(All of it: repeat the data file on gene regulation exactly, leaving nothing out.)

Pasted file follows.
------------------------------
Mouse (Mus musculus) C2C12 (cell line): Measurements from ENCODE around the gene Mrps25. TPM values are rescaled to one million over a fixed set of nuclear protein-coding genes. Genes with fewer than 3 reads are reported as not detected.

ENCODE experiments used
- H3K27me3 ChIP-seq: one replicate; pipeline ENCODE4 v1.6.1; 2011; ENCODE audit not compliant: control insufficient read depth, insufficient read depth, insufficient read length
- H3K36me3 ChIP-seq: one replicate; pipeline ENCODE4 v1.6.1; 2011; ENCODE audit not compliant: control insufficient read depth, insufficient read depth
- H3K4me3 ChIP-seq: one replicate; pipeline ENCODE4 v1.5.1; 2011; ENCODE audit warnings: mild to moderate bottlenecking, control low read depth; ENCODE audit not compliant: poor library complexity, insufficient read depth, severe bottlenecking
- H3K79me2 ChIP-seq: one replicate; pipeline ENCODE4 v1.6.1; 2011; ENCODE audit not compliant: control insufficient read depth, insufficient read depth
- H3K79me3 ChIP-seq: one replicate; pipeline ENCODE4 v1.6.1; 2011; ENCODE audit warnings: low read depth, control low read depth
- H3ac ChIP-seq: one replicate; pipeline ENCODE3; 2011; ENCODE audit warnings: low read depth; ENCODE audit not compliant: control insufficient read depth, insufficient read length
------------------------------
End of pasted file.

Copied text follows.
Mouse (Mus musculus) C2C12 (cell line): Measurements from ENCODE around the gene Mrps25. TPM values are rescaled to one million over a fixed set of nuclear protein-coding genes. Genes with fewer than 3 reads are reported as not detected.

ENCODE experiments used
- H3K27me3 ChIP-seq: one replicate; pipeline ENCODE4 v1.6.1; 2011; ENCODE audit not compliant: control insufficient read depth, insufficient read depth, insufficient read length
- H3K36me3 ChIP-seq: one replicate; pipeline ENCODE4 v1.6.1; 2011; ENCODE audit not compliant: control insufficient read depth, insufficient read depth
- H3K4me3 ChIP-seq: one replicate; pipeline ENCODE4 v1.5.1; 2011; ENCODE audit warnings: mild to moderate bottlenecking, control low read depth; ENCODE audit not compliant: poor library complexity, insufficient read depth, severe bottlenecking
- H3K79me2 ChIP-seq: one replicate; pipeline ENCODE4 v1.6.1; 2011; ENCODE audit not compliant: control insufficient read depth, insufficient read depth
- H3K79me3 ChIP-seq: one replicate; pipeline ENCODE4 v1.6.1; 2011; ENCODE audit warnings: low read depth, control low read depth
- H3ac ChIP-seq: one replicate; pipeline ENCODE3; 2011; ENCODE audit warnings: low read depth; ENCODE audit not compliant: control insufficient read depth, insufficient read length